The BAR system is corrupt. There, someone said it. Yes, it creates a monopoly on legal representation and prohibits equal access under law. The general theory of the BAR system for legal representation is that having to pass a standardized test to prove competence for legal representation in court helps assure that clients are represented with adequate legal assistance. The truth of the matter, though, is that there are quite a few terrible lawyers out there that have apparently somehow passed the BAR, yet leave all around them shaking their heads as to how they could possibly practice law.
On the other side, the BAR prohibits anyone from helping friends or family members with legal matters in court, no matter how extensive their knowledge of the subject, simply because they don’t have a piece of paper from the BAR. That is what we call a state sponsored monopoly. On the one hand it is certainly protectionism for law schools, but on the other it creates a great divide between those who can pay for good legal representation, and those who cannot pay for any.
Further, it leaves no room for the interposition on their behalf of any individual who may not care to invest the time, expense, or energy in passing the BAR, but who knows the law in that specific area just as well if not better than a lawyer who is expected to have a general knowledge of the law in all areas. Not even paralegals – who many times know the law better than the lawyers they work for – are allowed to even volunteer to help a friend or family member. That individual must either pay out of pocket for representation, or attempt to represent himself in an intimidating situation, on subject matter they may not necessarily understand, with rules they may not fully grasp.
What would be the harm of allowing individuals to represent others in the court of law without passing the BAR? The BAR does not currently prevent bad, or even terrible, lawyering. It merely makes them officially sanctioned by the state to charge a premium for that bad lawyering because they are protected from competition by a state enforced monopoly. Is the market incapable of providing a solution to that problem? No!
People naturally have an incentive to find good legal representation. The BAR merely preserves the inherent premium that law schools can charge, with no guaranteed result of the end standard. Further, what good is the law if the common man cannot understand it or adequately defend himself?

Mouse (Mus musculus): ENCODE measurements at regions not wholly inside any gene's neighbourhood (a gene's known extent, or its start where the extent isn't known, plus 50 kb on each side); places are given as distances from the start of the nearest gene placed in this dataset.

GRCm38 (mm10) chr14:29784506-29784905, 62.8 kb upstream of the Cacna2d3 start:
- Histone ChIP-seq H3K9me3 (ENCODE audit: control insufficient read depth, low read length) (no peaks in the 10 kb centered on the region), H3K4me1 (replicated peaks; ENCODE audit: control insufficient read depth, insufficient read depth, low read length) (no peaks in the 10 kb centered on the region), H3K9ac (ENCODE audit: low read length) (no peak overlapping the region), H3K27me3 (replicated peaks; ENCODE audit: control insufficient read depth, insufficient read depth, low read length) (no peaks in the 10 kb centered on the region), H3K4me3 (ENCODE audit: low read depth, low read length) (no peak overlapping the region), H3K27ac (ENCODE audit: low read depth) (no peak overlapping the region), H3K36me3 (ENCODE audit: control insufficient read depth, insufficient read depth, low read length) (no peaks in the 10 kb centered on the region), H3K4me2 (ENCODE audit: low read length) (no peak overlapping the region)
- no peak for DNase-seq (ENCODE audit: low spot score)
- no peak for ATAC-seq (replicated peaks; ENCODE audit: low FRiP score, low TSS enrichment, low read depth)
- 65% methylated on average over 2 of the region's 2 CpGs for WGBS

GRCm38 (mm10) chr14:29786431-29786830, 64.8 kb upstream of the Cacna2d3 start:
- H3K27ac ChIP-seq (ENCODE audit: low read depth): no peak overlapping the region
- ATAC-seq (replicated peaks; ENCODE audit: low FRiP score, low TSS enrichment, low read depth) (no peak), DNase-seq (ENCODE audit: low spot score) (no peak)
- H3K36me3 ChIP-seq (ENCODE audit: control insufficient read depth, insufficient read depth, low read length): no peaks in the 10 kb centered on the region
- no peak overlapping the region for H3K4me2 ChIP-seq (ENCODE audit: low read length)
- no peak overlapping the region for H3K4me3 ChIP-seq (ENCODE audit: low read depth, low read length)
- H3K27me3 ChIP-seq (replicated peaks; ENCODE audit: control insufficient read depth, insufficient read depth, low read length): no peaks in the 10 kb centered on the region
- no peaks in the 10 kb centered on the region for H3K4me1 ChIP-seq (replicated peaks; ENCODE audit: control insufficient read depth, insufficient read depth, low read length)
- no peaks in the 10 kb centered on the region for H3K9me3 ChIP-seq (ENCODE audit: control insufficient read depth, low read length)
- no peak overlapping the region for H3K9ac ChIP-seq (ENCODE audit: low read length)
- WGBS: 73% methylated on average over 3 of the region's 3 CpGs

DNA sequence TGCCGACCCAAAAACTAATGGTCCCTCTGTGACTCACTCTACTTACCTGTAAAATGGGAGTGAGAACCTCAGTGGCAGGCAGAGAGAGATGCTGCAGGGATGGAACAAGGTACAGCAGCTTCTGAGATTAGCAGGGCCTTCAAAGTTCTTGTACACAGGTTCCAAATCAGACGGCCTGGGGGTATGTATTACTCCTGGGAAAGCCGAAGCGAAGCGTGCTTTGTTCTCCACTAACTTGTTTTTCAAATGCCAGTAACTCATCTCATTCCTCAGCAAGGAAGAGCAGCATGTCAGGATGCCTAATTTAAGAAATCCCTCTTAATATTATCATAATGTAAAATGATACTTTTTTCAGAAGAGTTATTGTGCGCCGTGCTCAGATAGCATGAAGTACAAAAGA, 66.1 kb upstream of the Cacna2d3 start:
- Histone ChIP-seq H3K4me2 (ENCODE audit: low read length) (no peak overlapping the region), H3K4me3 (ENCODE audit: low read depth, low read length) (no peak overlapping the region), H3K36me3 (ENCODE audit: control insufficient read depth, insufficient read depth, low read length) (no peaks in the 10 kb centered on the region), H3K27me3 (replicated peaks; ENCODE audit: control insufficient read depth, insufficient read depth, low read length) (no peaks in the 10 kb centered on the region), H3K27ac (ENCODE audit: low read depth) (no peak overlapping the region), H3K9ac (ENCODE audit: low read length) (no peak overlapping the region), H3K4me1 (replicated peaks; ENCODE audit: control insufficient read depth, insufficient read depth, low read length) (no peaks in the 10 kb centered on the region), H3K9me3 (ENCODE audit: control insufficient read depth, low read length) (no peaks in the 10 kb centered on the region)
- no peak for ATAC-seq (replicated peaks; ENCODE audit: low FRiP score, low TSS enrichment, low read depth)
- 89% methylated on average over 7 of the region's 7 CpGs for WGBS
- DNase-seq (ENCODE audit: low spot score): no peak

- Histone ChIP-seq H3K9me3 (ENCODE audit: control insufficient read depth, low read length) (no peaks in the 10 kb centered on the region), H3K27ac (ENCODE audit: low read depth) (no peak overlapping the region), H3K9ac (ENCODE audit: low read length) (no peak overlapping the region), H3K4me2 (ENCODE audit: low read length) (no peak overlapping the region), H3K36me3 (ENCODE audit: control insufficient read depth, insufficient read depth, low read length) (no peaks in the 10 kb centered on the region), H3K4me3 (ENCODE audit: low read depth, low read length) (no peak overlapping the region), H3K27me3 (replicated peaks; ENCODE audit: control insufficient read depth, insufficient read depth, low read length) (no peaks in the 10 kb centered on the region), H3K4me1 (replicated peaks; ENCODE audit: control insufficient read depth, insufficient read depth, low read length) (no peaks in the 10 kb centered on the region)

If the problem is that the law is so complex as to require special training, then perhaps the law is too complex – either unintentionally or otherwise – as to be beneficial to the society it is supposed to apply to. If the problem is that the common man is not looked on as capable of adequately defending himself, or others, then perhaps those adjudicating it need to re-evaluate their role in light of the proper purpose of the law, which is to preserve the rights of the individual. The rights of individuals, of course, must be presumed to include the right to defend themselves, or others if asked, in front of a court of their peers.
If the issue is competence, then certainly the current status quo does not achieve it, as evidenced by the myriad stupid things lawyers say on a daily basis in the courtroom; and it should be abolished in favor of a standard that does allow equal access to justice under the law, and includes competition in the marketplace for legal representation, unhindered by state sponsored monopolies like the BAR. This is a simple free market concept. An individual will find the best product or service and the price they can best afford.
Last, the idea that disbarring an individual has any effect on them is quite outdated. Disbarred individuals are often quite successful afterwards despite their clearly flawed ethical and moral standards, and many ethically and morally challenged individuals should be disbarred but aren’t.
In short, no regulatory board will correct moral or ethical issues in an individual, and the notion that it will is simply flawed. Granted, it’s much easier to subscribe to the idea that a regulatory board will fix those issues when there is a substantial protectionist economic incentive for those making that decision. Unfortunately for those who will be affected the most by it, they have neither the means nor the inclination to contribute to such an economic incentive, and so the case remains that they are only able to purchase as much justice as they can afford at artificially inflated prices.
Image: Caricature of Mr John George Witt QC. Caption read “A Sporting Lawyer”; source: published in Vanity Fair, 17 March 1898; downloaded from http://www.antiquemapsandprints.com/scansj/j-20474.jpg; author: Leslie Ward (1851–1922); public domain